The Risk-Based Flight Review

This class is an opportunity for CFIs and pilots to come together and discuss the Flight Review. As a CFI, you are well aware that the flight review is the only time many pilots get an opportunity to have their flying evaluated. So how do you structure the Flight Review to take into consideration the areas of greatest risk to that pilot? What type scenarios do you use to make it realistic? The Flight Review is also an opportunity for a pilot to play an important and interactive role in his/her own evolution as an airman. How do you, the pilot, go about doing that? Speaker Doug Stewart is the 2004 National CFI of the Year, a Master CFI, a Designated Pilot Examiner, and a FAA Safety Team Representative.

Runway Safety

Runway safety continues to be at the top of the FAA's safety agenda, and for good reason; the single largest loss of life in an aircraft accident occurred because of a runway incursion. In this class we will examine several recent runway incursions and surface incidents, and discuss how each one could have been prevented. In addition, we will take a look at the best practices for operating on the airport surfaces at towered and non-towered airports. Our speaker, Ken MacDonald, was an international corporate pilot and a specialist for the FAA Office of Runway Safety in New England.

Some Accidents Happen, Most Are Caused

The NTSB publishes a 'Top 10' list of changes needed to improve safety. However, information mined from Avemco Insurance Company's claim files reveals there are many things that can ruin your day of flying that don't get the attention of the NTSB. In addition to tips to help avoid an accident, we will discuss traits in pilots that have had accidents vs. those that have not. Mike Adams is Vice President of Underwriting at Avemco Insurance Company and an instrument rated pilot. He has 30 years of combined experience with general aviation and the aviation insurance industry. Mike learned to fly in Hillsboro, Oregon. In 1984 he joined the local office of National Insurance Underwriters as an underwriting and sales agent, which eventually led him to join Avemco. While Mike's job is to decide what Avemco will insure, his goal is to help customers understand why these decisions are designed to help keep them safe. "I want customers to understand that buying their aircraft is a transaction. But buying their aircraft insurance is a partnership. And when they partner with Avemco, we're in this together to make sure they're protected if something bad should ever happen."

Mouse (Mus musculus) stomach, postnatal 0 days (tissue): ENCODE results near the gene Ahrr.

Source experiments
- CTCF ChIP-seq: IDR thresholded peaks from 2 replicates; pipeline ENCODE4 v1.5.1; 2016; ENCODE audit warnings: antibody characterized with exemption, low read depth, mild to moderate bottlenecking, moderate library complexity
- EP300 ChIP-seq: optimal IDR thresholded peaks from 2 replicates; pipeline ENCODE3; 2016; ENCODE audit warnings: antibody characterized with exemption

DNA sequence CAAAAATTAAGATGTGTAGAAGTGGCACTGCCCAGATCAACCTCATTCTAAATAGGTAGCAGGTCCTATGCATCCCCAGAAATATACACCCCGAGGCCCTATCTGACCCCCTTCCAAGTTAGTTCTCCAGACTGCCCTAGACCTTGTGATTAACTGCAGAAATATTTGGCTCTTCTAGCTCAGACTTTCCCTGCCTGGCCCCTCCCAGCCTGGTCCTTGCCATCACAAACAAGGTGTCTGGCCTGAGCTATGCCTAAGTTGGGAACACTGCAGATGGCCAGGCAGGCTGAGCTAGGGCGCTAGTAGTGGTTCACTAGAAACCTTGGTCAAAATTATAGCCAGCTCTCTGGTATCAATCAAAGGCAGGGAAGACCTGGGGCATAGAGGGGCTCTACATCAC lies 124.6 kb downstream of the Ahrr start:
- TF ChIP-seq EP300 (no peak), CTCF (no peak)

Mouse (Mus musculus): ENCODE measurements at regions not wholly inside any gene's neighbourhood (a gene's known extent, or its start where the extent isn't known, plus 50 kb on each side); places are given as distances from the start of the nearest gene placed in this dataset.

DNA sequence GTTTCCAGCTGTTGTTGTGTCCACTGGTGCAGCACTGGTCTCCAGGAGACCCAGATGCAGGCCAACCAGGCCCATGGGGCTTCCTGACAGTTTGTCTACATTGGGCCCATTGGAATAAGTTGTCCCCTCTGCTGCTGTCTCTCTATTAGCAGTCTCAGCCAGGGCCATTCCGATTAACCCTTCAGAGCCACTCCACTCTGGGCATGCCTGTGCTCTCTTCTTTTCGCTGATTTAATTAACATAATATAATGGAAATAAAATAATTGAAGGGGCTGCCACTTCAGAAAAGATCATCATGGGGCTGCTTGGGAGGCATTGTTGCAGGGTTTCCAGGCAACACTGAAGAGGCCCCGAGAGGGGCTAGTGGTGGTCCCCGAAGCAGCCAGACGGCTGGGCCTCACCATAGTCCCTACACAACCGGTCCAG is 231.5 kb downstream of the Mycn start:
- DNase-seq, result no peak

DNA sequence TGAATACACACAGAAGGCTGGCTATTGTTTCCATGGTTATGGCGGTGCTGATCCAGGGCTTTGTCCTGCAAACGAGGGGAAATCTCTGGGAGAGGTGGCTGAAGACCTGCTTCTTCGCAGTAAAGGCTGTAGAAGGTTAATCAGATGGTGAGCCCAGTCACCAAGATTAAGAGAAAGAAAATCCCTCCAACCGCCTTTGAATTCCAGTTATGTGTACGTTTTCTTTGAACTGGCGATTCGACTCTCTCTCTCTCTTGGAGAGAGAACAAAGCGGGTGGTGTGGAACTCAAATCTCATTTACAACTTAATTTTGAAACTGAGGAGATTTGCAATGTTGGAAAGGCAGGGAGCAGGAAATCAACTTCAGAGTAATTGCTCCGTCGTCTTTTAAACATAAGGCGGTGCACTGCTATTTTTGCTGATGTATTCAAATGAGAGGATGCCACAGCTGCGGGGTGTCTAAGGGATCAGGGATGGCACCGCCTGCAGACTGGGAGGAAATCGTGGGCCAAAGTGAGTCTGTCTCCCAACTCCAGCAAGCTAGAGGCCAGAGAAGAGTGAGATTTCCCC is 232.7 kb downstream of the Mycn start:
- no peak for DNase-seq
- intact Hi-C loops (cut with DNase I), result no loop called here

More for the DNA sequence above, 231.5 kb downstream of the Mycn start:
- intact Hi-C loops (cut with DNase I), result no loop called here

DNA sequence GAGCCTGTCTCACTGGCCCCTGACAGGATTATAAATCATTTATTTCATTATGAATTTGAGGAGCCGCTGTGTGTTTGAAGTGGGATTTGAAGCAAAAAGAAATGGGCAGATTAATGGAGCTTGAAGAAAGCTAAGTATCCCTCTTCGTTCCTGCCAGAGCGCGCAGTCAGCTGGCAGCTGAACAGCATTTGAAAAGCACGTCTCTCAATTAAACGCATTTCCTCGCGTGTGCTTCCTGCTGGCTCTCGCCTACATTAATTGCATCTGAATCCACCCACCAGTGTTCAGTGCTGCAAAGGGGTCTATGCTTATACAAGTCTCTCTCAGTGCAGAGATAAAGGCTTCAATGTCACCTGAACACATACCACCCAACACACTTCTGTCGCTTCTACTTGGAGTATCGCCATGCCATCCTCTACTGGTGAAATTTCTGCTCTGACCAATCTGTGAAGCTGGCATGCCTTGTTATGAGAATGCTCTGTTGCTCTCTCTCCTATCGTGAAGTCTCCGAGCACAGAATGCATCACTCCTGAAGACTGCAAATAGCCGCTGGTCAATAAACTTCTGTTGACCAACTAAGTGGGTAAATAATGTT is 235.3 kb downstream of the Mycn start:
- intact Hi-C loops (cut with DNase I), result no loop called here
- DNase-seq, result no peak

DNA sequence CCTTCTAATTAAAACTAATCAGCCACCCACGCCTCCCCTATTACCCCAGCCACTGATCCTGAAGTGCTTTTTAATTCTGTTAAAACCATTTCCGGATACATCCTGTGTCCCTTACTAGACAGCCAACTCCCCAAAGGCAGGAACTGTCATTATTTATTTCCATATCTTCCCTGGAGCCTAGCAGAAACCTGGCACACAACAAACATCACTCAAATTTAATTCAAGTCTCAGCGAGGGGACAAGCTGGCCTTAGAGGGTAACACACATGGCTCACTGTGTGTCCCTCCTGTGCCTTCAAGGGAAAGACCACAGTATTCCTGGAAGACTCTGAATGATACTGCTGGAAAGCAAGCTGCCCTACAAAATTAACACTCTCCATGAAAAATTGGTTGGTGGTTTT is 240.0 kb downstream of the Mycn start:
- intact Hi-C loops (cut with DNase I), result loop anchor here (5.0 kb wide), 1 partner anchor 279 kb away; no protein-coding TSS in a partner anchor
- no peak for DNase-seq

Stall, Spin, Recovery

Loss of Control In-Flight was the dominant cause of fatal general aviation accidents over the last decade. So what causes a pilot to lose control of an aircraft? Is there a way to prevent it, or recover if it happens? Can aerobatic flight training provide a valuable prevention tool? We will discuss the aerodynamics of stalls and spins, and the scenarios that lead to their encounter. Learn how to avoid becoming a statistic. Our speaker, Bob Berlyn, is a retired FAA Aviation Safety Inspector who worked in the Boston FSDO. Join him for a very informative session.

Unmanned Aerial Systems (UAS)

Drones (Unmanned Aerial Systems) are in the news. The most popular UAS device these days is a quadcopter with a video camera attached. But UAS is a term encompassing more than just quadcopters. We will talk about the issues surrounding UAS, discuss the rules and recommended operating procedures, and define the differences between flying a UAS as a hobby or as a commercial operation The answers may surprise you. This seminar promises to be instructional and enlightening. Our speaker, Bill Gianetta, is an All-Weather Operations Specialist in the NextGen Branch for the FAA Eastern Region Flight Standards Division. He is a former airline pilot/check airman, Aviation Safety Inspector, and Operations Unit Supervisor for the Portland FSDO. Bring your questions and hear a UAS expert discuss the future of aviation.

Page last modified:

This page was originally published at: